8. Near the top pierce a hole for the toggle switch. Enlarge it until the shaft fits through from the inside. Remove nut and washer from switch before mounting. You may need to trim away some paper with a serrated knife before replacing washer and nut on the outside. Tighten.
9. Next to the switch pierce two holes for the wires from the battery holder and poke them through. Attach the battery and tape it to the outside.

Now to Connect Everything
First, make holes at the corners of the lid with a pencil. Slit each corner to the hole. They will accommodate extra loops of wire that you get from using the clip leads to make connections. After each connection gently tack away the excess wire.
1. Twist the free ends of the two capacitors (.01 and .0047) together. Connect this to the grounding bolt using an alligator clip.
2. Diagram 6 Bend the top ends of pin 2 and pin 6 (which already has a connection) inward towards each other in an L shape. Catch them both with an alligator clip and attach the other end of the alligator clip to the free end of the 3.9 K-Ohm resistor by pin 7.
3. Using an alligator clip connect pin 7 to the free end of the 1 K-Ohm resistor attached to pin 8.
4. Using two microclips connect pin 8 to one end of the switch, and pin 4 to the same end of the switch. (Put one hook inside the hole and the other hook around the whole connection. Check to make sure they are securely connected.)
5. Use an alligator clip to connect the free end of the other 1 K-Ohm resistor (by pin 3) to the bolt.
6. Twist the free end of the 3.9 K-Ohm resistor around the plus end of the LED. Connect the minus end of the LED to the grounding bolt using an alligator clip.
7. Connect pin number 1 on the chip to the grounding bolt with an alligator clip.
8. Attach an alligator clip to the outside of one of the bolts. Attach the other end to a handhold (copper pipe). Do the same for the other bolt and handhold.
9. Connect the minus end of the battery (black wire) to the grounding bolt with an alligator clip.
10. Connect the plus end of the battery (red wire) to the free end of the switch using a microclip lead. If the LED lights up you know the switch is ON. If it does not, flip the switch and see if the LED lights. Label the switch clearly. If you cannot get the LED to light in either switch position, you must double-check all of your connections, and make sure you have a fresh battery.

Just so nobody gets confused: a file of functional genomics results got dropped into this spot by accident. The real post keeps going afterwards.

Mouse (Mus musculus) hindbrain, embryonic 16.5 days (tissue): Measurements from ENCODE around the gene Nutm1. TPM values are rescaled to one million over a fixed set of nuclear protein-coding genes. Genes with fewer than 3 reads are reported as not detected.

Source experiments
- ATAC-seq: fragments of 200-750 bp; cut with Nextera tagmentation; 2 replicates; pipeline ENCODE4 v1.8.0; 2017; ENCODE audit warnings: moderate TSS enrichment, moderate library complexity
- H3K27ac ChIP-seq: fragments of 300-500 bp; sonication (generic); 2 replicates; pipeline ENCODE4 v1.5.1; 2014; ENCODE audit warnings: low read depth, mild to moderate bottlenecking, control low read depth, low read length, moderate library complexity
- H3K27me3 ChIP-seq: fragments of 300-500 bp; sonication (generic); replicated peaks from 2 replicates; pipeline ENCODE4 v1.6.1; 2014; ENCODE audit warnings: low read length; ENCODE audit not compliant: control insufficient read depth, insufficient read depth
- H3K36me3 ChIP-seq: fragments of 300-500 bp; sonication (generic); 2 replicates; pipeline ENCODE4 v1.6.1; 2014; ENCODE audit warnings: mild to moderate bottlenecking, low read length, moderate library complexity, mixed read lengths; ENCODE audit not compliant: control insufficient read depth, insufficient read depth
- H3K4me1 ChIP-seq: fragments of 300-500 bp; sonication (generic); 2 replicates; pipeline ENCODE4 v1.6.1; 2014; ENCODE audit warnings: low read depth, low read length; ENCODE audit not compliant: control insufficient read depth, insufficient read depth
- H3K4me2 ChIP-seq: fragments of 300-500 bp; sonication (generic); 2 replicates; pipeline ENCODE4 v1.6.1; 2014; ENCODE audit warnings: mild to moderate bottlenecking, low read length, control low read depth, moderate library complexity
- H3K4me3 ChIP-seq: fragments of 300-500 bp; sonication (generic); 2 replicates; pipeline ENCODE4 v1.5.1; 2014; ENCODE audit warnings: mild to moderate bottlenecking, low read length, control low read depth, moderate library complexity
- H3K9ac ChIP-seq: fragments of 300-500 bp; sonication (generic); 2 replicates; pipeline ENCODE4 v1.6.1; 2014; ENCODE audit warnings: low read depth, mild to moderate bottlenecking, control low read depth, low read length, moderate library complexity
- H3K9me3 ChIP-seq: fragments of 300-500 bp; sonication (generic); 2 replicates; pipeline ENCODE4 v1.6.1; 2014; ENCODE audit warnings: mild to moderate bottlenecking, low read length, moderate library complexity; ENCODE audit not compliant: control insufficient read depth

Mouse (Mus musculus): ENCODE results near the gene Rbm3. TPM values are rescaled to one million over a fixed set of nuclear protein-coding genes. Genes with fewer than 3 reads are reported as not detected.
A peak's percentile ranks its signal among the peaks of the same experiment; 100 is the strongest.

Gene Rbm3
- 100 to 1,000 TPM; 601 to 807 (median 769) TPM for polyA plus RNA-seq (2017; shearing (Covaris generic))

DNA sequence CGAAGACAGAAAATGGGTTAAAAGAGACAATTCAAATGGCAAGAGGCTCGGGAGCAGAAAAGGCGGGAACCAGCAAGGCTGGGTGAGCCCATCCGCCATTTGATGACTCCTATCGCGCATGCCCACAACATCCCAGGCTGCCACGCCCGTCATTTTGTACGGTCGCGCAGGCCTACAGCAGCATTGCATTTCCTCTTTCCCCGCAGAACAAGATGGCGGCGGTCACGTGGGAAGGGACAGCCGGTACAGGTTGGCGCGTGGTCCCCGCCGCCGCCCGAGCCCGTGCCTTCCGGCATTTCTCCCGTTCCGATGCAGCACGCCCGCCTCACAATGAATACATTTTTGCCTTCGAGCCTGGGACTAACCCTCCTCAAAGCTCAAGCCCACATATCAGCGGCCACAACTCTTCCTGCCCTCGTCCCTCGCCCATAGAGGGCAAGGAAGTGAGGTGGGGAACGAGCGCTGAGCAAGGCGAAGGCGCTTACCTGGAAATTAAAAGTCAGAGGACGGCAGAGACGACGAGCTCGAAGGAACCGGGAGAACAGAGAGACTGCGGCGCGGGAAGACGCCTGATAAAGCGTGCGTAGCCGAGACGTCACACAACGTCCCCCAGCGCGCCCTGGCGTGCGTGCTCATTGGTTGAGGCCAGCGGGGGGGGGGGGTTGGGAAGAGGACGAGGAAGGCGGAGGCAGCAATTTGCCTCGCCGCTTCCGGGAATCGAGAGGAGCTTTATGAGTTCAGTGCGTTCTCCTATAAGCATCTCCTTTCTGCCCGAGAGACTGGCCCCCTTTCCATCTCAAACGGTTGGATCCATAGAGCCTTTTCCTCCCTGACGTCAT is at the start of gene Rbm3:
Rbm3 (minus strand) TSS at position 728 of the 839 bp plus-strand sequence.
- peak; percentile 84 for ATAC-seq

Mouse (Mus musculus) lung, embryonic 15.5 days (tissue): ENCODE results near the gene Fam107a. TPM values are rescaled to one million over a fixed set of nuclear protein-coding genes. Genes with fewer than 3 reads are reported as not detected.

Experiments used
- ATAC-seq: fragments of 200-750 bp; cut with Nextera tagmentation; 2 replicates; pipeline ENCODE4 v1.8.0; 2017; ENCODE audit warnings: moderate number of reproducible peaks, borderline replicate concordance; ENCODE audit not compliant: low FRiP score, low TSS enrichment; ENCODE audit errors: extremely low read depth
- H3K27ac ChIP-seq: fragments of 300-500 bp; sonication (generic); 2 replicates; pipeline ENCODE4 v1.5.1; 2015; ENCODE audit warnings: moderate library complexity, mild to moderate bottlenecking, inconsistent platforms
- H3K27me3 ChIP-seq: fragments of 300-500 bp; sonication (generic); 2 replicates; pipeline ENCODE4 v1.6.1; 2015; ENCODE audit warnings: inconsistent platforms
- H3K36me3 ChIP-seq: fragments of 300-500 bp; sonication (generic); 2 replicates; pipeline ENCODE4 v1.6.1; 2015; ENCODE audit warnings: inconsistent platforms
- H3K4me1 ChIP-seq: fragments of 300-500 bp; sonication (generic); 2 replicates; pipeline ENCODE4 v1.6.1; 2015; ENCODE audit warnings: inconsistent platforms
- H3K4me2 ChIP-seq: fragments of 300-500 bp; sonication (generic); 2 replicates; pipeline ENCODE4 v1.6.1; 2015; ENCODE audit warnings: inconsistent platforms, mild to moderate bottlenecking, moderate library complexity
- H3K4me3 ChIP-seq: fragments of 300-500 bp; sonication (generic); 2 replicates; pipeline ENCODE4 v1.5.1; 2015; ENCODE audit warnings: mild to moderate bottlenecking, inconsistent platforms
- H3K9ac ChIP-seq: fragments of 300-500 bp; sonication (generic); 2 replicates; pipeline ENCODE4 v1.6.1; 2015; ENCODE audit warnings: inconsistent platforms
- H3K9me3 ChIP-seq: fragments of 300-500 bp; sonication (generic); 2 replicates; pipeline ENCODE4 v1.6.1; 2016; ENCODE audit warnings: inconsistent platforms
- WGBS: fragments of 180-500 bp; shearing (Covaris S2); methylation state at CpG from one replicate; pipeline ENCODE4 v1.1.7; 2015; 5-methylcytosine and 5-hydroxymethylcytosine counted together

11. Finally replace the lid on the box, loosely, and slip a couple of rubber bands around the box to keep it securely shut.
12. Wrap handholds in one layer of wet paper towel before using. Grasp securely and turn the switch on to zap. I have not detected the copper in the handholds penetrating the skin. Perhaps this is due to the high frequency circuit used. Non copper handholds are now available from commercial providers.
• Optional: measure the frequency of your zapper by connecting an oscilloscope or frequency counter to the handholds. Any electronics shop can do this. It should read between 20 and 40 kHz.
• Optional: measure the voltage output by connecting it to an oscilloscope. It should be about 7 to 8 volts.
• Optional: measure the current that flows through you when you are getting zapped. You will need a 1 K-Ohm resistor and oscilloscope. Connect the grounding bolt on the zapper to one end of the resistor. Connect the other end of the resistor to a handhold. (Adding this resistor to the circuit decreases the current slightly, but not significantly.) The other handhold is attached to the other bolt. Connect the scope ground wire to one end of the resistor. Connect the scope probe to the other end of the resistor. Turn the zapper ON and grasp the handholds. Read the voltage on the scope. It will read about 3.5 volts. Calculate current by dividing voltage by resistance. 3.5 volts divided by 1 K-Ohm is 3.5 ma (milliamperes).

Testing The Zapper
Trying the zapper on an illness to see "if it works" is not useful. Your symptoms may be due to a non-parasite. Or you may reinfect within hours of zapping. The best way to test your device is to find a few invaders that you currently have with the Syncrometer. This gives you a starting point. Then zap yourself. After the triple zapping, none of these invaders should be present.
(From: "The Cure for all Cancers", p.531ff.; http://Copyrightnotice)
One of our customers wrote to us: "I've been building zappers for about 4 years and build them for people that want one. I solder mine but here is a wire wrap source for you: Mouser Electronics( got catalog 612--575-293308, 1-.56, 10-.48, 100-.40, 500-.35 each page 513. They offer at least 3 -8pin wirewrap. mouser is the easiest to deal with and is set up to sell you 1 or 1000's and is the least hassle. I would imagine that you could build about 20 zappers for what 4 or 5 from radio shack parts would cost. Thankyou for this wonderful tech."

Appareils et techniques
by successteam